I think it must be decided on a case-by-case basis what is the most sensible approach.
5 / 5 (1) Mar 13, 2017
I've agreed with your statements for some time, but the fact is buried power lines are not immune to damage. When I was a teenager our house caught fire due to the buried power supply cable being pinched by rocks that moved in the ground. Of course, the repairs required would be fewer, but the cost of each repair would be more - not to mention the replacement rather than the repair cost.
5 / 5 (2) Mar 13, 2017
All power lines should be underground.

Transmission lines? BWHAHAHAHAH. Silly KelDude! Want to know the failure mode of a below grade power line? Hint: It's explosive. VERY explosive. That's IF you can get insulation that will work worth a damn.

As for Distribution, it's expensive enough to work on above ground powerlines. Put them below ground and you'll have a hell of a time locating and repairing them when they fail. That is, unless you're dealing with a medium voltage line. Then you just look for the explosion. Such things have happened in posh Georgetown in DC. The explosions send manhole covers weighing over 100 pounds flying several stories in to the air.

Let's not do it. No, seriously, DON'T DO IT. It doesn't age well and it won't be maintained. You'll be installing an underground time bomb that is almost guaranteed to be hazardous for your grandkids.

Your grandparents knew what they were doing. Think carefully before dismissing their wisdom.
not rated yet Mar 14, 2017
While above-ground lines aren't immune to sabotage they can be fixed a lot easier/faster.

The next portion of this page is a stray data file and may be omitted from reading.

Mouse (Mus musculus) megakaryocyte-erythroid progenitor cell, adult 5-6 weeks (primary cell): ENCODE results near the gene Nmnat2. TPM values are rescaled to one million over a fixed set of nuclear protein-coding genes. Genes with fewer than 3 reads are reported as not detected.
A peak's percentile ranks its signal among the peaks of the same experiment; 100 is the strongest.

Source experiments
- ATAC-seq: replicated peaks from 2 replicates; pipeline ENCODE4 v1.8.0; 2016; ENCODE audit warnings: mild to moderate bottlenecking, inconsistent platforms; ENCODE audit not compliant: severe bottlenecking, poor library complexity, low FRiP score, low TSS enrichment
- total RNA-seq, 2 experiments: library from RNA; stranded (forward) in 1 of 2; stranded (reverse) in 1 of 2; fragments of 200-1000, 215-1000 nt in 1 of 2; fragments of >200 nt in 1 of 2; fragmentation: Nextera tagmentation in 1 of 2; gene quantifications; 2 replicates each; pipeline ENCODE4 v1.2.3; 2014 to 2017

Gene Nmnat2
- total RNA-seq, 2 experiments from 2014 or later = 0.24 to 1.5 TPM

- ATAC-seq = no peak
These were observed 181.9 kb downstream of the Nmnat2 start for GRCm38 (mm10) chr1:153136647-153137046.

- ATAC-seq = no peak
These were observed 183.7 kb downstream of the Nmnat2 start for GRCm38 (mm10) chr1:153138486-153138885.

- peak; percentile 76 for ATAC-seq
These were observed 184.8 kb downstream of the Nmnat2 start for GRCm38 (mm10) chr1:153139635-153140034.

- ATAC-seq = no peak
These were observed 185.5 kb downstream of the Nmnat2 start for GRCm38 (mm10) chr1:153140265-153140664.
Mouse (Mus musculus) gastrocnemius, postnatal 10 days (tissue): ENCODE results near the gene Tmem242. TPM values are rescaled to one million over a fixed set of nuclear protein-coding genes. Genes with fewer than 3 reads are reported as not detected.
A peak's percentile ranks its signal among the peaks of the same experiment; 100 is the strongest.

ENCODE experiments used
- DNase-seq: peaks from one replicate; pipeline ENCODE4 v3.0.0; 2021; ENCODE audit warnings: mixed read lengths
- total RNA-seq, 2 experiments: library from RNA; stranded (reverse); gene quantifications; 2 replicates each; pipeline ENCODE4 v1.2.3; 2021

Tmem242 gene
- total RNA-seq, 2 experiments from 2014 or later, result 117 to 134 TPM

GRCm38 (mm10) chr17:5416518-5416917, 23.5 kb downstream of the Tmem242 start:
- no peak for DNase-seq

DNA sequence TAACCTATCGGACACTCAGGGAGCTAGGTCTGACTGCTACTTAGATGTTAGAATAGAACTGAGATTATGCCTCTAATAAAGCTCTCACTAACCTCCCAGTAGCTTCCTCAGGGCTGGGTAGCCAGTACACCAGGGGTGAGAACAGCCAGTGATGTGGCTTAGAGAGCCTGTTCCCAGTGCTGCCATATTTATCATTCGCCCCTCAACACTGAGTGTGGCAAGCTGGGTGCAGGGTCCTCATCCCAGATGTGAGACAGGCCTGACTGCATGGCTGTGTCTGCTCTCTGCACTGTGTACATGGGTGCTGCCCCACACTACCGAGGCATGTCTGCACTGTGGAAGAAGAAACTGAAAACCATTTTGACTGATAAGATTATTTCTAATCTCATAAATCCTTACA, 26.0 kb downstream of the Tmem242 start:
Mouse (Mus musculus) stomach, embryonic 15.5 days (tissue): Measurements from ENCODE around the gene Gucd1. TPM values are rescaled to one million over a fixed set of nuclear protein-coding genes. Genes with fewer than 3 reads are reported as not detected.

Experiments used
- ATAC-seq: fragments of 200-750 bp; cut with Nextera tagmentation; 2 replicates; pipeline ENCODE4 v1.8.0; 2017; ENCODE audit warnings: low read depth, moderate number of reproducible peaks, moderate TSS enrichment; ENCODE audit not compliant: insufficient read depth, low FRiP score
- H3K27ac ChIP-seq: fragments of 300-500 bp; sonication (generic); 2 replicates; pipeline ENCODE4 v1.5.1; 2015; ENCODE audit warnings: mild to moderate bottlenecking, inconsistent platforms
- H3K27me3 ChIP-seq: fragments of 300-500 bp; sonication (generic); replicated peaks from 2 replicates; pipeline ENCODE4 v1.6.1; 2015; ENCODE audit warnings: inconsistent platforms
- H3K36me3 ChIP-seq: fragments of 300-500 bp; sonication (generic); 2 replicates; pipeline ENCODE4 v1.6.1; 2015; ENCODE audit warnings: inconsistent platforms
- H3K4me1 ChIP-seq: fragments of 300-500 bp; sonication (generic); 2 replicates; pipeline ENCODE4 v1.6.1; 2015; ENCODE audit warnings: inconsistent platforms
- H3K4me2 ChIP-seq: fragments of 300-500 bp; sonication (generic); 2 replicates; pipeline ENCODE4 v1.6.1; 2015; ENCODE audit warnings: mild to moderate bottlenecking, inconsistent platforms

one very expensive long term possible policy to prevent that being a problem would be to make special access tunnels for laying down within all underground power lines so to make easy maintenance as will as making them immune form weather damage.
I personally find that a very appealing idea but, unfortunately, the setup costs would be just astronomical! Perhaps it would pay for itself EVENTUALLY within, say, about a ~million years but perhaps that is just far TOO "long term". Pity.
not rated yet Mar 14, 2017
so to make easy maintenance as will as making them immune form weather damage.

Weather damage is a tricky thing. Heavy rain/flooding is weather damage. Flooding can lead to shifts in subterranean structures (cave-ins, bulging, landslides) which can affect subterranean power lines. Deep frost/thaw cycles can lead to cracks in any tunnels which may lead to seepage. Changing groundwater levels can lead to corrosion. Plant roots are not to be underestimated, either (ever seen how easily they crack concrete sidewalks?). Above-ground powerlines are largely immune to these particular effects.

I like the below-ground idea a lot - simply for the aesthetic effect (and I don't think the 'habitat' argument made in the article is particularly pertinent). But it is by no means a clear cut decision between the two.

Ideal, to me, would be local production and storage - without any power infrastructure at all.
1 / 5 (4) Mar 14, 2017
Just look up the cost for burying a long HV transmission line.